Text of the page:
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MIAMI GARDENS, Fla. (hurricanesports.com and AP) - In what was supposed to be their first big test of the season, Brad Kaaya and the Miami Hurricanes passed.
Barely passed, that is.
The Hurricanes got an interception from Corn Elder on the first Nebraska play of overtime and beat the Cornhuskers 36-33 on Saturday. Kaaya threw for 379 yards and two touchdowns for Miami (3-0), while Joe Yearby ran for 125 yards and a score and Michael Badgley kicked five field goals — including the game-winning 28-yarder in OT.
Nebraska was down 33-10 midway through the fourth quarter before everything started going right for the Cornhuskers.
Tommy Armstrong threw three of his four touchdown passes to engineer that comeback, the last of those scores being an 8-yarder to Stanley Morgan with 33 seconds remaining. The Hurricanes had safeties Deon Bush and Jamal Carter ejected for targeting in the fourth quarter and Armstrong took advantage, routinely finding wide-open receivers in the final minutes.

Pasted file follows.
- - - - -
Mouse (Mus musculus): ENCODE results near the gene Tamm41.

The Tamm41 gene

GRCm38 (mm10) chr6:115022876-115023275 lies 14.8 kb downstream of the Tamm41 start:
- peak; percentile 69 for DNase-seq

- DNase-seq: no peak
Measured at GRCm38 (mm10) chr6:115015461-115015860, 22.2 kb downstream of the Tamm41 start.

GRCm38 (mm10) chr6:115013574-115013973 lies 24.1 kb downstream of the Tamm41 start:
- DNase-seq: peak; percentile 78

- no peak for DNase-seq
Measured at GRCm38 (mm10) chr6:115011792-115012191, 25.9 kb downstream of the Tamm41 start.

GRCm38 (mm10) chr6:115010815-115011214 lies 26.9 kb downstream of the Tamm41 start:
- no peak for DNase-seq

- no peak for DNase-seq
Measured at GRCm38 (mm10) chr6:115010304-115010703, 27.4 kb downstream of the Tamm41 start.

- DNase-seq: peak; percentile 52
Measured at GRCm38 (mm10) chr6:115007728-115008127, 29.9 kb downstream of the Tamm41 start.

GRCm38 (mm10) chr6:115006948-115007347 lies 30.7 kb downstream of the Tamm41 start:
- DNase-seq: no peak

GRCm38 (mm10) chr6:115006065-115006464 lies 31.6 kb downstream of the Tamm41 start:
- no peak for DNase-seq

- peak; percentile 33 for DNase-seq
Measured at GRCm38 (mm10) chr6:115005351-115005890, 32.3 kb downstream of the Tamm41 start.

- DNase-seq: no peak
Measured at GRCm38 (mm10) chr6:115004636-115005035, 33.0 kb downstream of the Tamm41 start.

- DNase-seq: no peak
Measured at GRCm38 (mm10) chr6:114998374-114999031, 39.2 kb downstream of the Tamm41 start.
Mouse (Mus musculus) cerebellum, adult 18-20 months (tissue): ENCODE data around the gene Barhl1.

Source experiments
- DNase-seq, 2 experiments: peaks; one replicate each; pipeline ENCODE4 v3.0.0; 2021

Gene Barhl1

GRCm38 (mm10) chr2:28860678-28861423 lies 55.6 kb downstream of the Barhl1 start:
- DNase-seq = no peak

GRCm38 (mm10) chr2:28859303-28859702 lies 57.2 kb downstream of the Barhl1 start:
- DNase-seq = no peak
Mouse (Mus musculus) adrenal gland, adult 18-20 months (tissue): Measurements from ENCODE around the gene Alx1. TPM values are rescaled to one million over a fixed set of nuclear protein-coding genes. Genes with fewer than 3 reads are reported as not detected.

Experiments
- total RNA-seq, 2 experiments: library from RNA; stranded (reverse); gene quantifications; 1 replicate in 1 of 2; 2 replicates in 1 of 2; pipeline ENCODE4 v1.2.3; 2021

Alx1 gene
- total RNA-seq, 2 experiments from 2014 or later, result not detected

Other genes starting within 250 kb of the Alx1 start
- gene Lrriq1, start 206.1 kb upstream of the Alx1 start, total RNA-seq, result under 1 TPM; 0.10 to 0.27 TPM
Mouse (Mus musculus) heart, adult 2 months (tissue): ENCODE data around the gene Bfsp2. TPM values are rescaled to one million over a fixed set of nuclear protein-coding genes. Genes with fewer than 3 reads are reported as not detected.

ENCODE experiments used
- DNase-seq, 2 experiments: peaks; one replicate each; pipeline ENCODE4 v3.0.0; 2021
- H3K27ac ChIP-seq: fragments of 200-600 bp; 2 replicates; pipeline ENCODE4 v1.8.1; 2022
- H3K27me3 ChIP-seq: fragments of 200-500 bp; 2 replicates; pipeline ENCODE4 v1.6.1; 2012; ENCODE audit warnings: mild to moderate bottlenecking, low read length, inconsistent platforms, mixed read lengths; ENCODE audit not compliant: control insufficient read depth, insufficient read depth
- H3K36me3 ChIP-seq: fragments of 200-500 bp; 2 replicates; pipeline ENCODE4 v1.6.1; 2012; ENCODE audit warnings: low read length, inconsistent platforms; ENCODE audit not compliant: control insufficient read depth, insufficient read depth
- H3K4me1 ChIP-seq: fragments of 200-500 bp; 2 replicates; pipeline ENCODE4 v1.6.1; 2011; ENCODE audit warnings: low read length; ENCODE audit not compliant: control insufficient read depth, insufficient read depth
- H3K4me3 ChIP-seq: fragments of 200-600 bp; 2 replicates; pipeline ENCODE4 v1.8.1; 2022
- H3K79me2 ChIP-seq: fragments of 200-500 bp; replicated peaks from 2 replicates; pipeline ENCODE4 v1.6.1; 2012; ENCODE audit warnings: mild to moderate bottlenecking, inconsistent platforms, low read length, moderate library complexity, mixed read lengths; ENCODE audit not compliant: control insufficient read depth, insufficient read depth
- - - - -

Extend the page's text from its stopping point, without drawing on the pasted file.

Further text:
It still wasn't enough for Nebraska, which fell to 1-2 for just the second time since 1960 — with 1981 being the only other instance.
Christopher Herndon and Tyre Brady had their first career touchdown catches in the first quarter as Miami raced to a 17-0 lead. Rashawn Scott finished with 151 receiving yards for the Hurricanes.
Kaaya now has a touchdown pass in all 16 of his collegiate games, and at least two scores in all nine of his Miami home games.
Armstrong finished with 309 yards passing, but threw three costly interceptions.
By the time the game was seven minutes old, Miami was up 14-0 and seemed well on its way to avenging a 10-point loss at Nebraska last season.
Kaaya led that fast start, dissecting a Nebraska pass defense that came in having allowed 692 yards through the air in its first two games and struggled again.
Of Kaaya's first 12 completions, 11 went for at least 10 yards.
It was Nebraska's first true road game in the Sunshine State since visiting Miami in 1951. The Huskers' last 22 Florida trips were for bowl games, 17 of them Orange Bowls including three where this Nebraska-Miami rivalry was forged. In all, they've played four times to decide the national championship, Miami winning three — starting with 1983, when Nebraska went for a two-point conversion when an extra-point probably would have been enough to clinch the title.
Miami deflected that pass away, and Hurricane football forever changed that night. And, ironically, two 2-pointers for Nebraska in the fourth quarter weren't enough on Saturday.